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Re-imagining Symbols

  • Carol P. Christ
Chapter
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Abstract

Reflecting on his career as a philosopher, Charles Hartshorne acknowledged that “a purely philosophical religion has serious limitations. There have to be symbols.”1 Philosophical reflection expresses and shapes understanding, but it is through symbols— including images, prayers, songs, dances, movements, meditations, and rituals—that the insights of the mind become part of the feelings of the body and can be shared in community. Hartshorne agreed with feminists that a process understanding of the divine in the world cannot be expressed using traditional symbols of God as a dominating male other. When a feminist process paradigm makes it clear that the body and the changing world, relationship and interconnection have been undervalued in classical theism in part because they have been identified with the female side of the classical dualisms, it becomes apparent that re-imagining the divine as female is necessary. Precisely because femaleness has been identified with the body, nature, and relationship, female images of divinity have the metaphoric power to break the hold on the human imagination of traditional images of God as a dominant male living in a heaven separate from this earth.2 At the same time, female images for divine power should not be limited to expressing the stereotypically feminine side of divinity, for divine power is ultimately unified.

Keywords

Female Body Ethical Action Female Image Process Understanding Religious Symbol 
These keywords were added by machine and not by the authors. This process is experimental and the keywords may be updated as the learning algorithm improves.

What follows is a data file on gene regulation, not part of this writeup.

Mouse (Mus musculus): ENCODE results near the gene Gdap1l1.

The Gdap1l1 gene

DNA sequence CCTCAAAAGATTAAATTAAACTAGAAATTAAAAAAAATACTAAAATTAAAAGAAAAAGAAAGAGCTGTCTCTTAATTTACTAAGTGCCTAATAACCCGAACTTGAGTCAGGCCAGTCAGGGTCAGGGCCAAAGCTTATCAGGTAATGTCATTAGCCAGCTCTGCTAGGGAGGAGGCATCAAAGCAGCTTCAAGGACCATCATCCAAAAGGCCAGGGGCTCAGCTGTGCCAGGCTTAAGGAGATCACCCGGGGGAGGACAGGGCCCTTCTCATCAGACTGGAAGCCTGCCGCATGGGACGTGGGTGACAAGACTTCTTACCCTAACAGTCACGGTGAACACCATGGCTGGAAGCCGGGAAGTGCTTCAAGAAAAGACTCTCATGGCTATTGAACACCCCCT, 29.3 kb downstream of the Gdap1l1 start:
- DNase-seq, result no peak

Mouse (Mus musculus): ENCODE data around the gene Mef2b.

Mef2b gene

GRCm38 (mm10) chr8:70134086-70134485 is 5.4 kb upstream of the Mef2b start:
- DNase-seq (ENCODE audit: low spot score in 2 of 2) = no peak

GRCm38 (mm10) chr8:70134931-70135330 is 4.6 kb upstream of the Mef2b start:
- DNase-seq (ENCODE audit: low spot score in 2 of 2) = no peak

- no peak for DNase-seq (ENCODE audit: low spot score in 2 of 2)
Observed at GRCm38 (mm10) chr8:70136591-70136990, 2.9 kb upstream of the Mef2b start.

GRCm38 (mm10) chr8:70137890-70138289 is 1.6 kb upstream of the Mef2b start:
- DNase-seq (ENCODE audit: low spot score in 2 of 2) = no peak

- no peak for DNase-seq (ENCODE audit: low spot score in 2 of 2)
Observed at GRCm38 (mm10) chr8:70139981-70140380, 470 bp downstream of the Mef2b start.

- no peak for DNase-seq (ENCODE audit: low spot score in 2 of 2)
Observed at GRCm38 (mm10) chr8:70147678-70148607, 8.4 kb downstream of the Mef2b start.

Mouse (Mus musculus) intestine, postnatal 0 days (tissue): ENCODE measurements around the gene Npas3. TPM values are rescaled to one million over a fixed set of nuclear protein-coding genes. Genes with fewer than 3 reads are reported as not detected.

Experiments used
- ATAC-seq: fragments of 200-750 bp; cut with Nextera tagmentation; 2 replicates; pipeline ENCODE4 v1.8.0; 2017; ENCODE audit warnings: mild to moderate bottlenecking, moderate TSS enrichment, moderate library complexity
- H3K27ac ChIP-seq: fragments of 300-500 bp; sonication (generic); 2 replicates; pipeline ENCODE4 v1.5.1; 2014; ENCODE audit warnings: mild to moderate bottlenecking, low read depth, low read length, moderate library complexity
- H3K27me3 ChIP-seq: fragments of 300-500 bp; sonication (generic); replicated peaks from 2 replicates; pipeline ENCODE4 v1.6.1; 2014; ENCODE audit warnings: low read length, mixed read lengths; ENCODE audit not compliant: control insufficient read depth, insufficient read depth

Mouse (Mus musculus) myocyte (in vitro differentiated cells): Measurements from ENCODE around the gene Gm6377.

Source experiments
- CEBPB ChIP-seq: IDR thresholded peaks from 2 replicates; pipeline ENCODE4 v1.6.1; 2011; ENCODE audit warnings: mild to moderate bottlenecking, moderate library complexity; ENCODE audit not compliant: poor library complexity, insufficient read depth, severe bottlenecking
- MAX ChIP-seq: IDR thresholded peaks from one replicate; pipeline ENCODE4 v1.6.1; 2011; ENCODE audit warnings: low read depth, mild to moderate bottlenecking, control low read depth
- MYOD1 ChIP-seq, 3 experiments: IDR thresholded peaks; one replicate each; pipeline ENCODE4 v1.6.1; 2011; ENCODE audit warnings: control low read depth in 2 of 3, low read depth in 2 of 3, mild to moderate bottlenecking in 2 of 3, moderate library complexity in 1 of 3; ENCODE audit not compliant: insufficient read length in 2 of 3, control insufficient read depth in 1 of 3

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Notes

  1. 4.
    This view of archetypal psychologist Carl Jung, Psychological Reflections, ed. Jolande Jacobi (New York: Harper & Row, 1961)Google Scholar
  2. 7.
    This literature is widespread; see, for example, Susan Cady, Marian Ronan, and Hal Taussig, Sophia: The Future of Feminist Spirituality (San Francisco: Harper & Row, 1986)Google Scholar
  3. Maria Pilar Aquino and Elisabeth Schüssler Fiorenza, eds., In the Power of Wisdom: Feminist Spiritualities of Struggle (London: SCM Press, 2000)Google Scholar
  4. 8.
    For a critique of the Sophia traditions, see Pamela J. Milne, “Voicing Embodied Evil: Gynophobic Images of Women in Post-Exilic Biblical and Intertestamental Text,” Feminist Theology 30 (May 2002), 61–99.CrossRefGoogle Scholar
  5. 10.
    See Sharanda Sugirtharajah, “Hinduism and Feminism: Some Concerns,” Journal of Feminist Studies in Religion 18/2 (Fall 2002), 103–1Google Scholar
  6. 15.
    See Luisah Teish, Jambalaya: The Natural Woman’s Book of Personal Charms and Practical Rituals (San Francisco: Harper and Row, 1985).Google Scholar
  7. 16.
    See Kay Turner, Beautiful Necessity: The Art and Meaning of Women’s Altars (New York: Thames and Hudson, 1999).Google Scholar
  8. 24.
    See the introduction. “Morning Blessing” by Marcia Falk, The Book of Blessings: New Jewish Prayers for Daily Life, the Sabbath, and the New Moon Festival (San Francisco: Harper San Francisco, 1996 [Boston: Beacon Press, 1999]), 10Google Scholar
  9. 27.
    I learned the Moon Salutation Meditation from Laura Cornell, used with permission of Laura Cornell. See her The Moon Salutation: Expression of the Feminine in Body, Psyche, Spirit (Oakland, CA: Yogeshwari Publications, 2000)Google Scholar

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© Carol P. Christ 2003

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  • Carol P. Christ

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